The Securities and Exchange Commission announced on June 12 that Merrill Lynch will pay more than $15 million to settle charges that its employees misled customers into overpaying for Residential Mortgage Backed Securities (RMBS). Merrill Lynch agreed to repay more than $10.5 million to its customers and to pay penalties of approximately $5.2 million.
In its order, the SEC found that Merrill Lynch traders and salespeople convinced the bank’s customers to overpay for RMBS by deceiving them about the price Merrill Lynch paid to acquire the securities. The SEC order also found that Merrill Lynch’s RMBS traders and salespeople illegally profited from excessive, undisclosed commissions—called “mark-ups”—which in some cases were more than twice the amount the customers should have paid.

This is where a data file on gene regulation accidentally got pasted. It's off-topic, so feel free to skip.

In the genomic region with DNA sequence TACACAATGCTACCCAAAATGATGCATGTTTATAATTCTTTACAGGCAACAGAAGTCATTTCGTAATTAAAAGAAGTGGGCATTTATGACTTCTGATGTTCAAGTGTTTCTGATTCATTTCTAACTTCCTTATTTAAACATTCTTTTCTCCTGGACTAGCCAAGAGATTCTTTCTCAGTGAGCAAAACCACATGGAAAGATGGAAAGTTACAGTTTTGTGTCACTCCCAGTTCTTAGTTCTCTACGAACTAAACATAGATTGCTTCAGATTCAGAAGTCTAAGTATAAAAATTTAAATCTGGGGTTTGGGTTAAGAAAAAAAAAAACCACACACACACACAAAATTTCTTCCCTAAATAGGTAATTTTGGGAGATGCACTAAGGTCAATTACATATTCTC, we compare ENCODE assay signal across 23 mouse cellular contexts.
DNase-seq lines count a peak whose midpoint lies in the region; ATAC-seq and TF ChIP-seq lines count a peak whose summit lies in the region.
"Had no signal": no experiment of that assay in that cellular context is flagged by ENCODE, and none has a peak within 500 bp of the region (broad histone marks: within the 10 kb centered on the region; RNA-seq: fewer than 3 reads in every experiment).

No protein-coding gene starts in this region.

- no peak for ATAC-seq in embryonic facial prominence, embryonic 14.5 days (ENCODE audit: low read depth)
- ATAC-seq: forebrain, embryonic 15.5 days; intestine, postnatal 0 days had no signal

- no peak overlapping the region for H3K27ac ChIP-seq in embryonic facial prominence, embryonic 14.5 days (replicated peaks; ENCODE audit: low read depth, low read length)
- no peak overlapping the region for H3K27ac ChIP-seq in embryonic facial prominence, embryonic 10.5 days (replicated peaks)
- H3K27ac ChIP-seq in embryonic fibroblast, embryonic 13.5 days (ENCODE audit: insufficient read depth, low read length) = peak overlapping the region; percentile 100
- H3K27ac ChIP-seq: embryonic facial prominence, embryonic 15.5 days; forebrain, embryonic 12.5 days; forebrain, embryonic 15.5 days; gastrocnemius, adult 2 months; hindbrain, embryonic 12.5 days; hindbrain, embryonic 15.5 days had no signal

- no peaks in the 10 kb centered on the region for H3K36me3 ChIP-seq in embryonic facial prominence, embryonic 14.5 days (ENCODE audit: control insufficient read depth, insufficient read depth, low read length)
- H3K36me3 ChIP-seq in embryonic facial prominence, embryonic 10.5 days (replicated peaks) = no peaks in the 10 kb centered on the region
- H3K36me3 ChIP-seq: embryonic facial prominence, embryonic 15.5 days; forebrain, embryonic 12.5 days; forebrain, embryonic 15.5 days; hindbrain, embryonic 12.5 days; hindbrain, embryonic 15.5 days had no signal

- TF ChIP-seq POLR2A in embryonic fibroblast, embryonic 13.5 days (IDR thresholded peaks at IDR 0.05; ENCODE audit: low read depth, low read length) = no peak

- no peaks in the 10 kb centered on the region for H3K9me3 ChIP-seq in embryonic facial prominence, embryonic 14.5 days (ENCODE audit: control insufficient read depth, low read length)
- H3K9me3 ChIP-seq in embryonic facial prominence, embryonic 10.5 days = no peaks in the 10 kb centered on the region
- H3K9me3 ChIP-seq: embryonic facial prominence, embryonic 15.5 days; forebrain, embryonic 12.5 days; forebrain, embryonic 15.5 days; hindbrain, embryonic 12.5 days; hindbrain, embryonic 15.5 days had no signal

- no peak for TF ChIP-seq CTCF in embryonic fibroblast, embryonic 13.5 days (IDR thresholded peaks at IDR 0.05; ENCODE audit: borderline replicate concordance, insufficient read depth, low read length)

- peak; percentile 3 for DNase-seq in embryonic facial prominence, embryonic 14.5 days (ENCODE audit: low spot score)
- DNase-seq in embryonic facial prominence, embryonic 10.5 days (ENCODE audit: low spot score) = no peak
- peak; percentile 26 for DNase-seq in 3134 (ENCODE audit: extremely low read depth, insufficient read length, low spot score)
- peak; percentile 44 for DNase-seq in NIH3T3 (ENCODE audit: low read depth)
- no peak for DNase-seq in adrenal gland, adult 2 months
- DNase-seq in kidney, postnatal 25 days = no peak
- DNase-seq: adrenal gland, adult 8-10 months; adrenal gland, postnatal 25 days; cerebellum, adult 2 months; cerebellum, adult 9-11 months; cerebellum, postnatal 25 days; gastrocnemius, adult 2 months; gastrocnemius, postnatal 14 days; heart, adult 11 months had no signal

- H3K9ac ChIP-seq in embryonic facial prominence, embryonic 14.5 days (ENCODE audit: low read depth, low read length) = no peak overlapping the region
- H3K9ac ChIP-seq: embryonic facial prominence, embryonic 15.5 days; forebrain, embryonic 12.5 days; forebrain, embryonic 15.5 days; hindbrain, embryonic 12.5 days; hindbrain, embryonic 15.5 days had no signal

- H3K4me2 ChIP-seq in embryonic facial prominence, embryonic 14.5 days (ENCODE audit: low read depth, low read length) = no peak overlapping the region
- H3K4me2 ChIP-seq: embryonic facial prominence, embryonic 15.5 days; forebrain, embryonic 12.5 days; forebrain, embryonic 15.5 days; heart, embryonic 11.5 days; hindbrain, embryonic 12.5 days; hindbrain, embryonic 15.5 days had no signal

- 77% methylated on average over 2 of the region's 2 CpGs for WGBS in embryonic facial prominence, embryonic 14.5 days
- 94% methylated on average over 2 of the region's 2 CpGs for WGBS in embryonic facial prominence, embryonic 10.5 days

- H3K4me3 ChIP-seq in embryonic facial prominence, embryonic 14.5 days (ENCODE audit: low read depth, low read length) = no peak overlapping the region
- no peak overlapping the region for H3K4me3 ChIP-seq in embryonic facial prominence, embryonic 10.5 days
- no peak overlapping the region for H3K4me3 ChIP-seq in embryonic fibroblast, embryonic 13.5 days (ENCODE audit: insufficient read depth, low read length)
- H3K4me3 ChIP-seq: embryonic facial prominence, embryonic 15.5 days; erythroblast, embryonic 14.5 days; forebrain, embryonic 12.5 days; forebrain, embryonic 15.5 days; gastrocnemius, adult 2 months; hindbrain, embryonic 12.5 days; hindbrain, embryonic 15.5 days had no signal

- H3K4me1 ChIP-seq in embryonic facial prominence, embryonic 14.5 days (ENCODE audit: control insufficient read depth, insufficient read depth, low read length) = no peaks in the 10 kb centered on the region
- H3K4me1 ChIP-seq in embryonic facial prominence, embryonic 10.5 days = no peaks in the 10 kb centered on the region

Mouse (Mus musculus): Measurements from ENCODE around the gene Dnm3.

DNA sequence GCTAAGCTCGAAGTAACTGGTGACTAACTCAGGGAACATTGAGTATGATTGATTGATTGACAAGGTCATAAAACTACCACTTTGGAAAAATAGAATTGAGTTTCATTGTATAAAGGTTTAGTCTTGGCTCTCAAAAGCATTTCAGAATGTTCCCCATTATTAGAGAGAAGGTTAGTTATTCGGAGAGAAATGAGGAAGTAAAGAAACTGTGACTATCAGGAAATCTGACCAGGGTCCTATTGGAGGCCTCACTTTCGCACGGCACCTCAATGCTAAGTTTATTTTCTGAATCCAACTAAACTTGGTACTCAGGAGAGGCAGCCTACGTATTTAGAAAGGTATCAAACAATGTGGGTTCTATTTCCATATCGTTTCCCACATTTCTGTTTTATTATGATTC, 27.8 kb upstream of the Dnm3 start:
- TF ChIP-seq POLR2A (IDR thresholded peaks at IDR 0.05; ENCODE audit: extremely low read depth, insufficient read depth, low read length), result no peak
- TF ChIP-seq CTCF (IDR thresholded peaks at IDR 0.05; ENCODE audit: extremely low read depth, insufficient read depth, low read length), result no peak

According to the SEC’s order, Merrill Lynch failed to have compliance and surveillance procedures in place that were reasonably designed to prevent and detect the misconduct that increased the firm’s profits on RMBS transactions to the detriment of its customers.
The SEC’s order found that the Merrill Lynch traders and salespeople violated anti-fraud provisions of the federal securities laws in purchasing and selling RMBS and that Merrill Lynch failed to reasonably supervise them. Without admitting or denying the findings, Merrill Lynch agreed to be censured, pay a penalty of approximately $5.2 million, and pay disgorgement and interest of more than $10.5 million to Merrill Lynch customers that were parties to the transactions that are the subject of the order.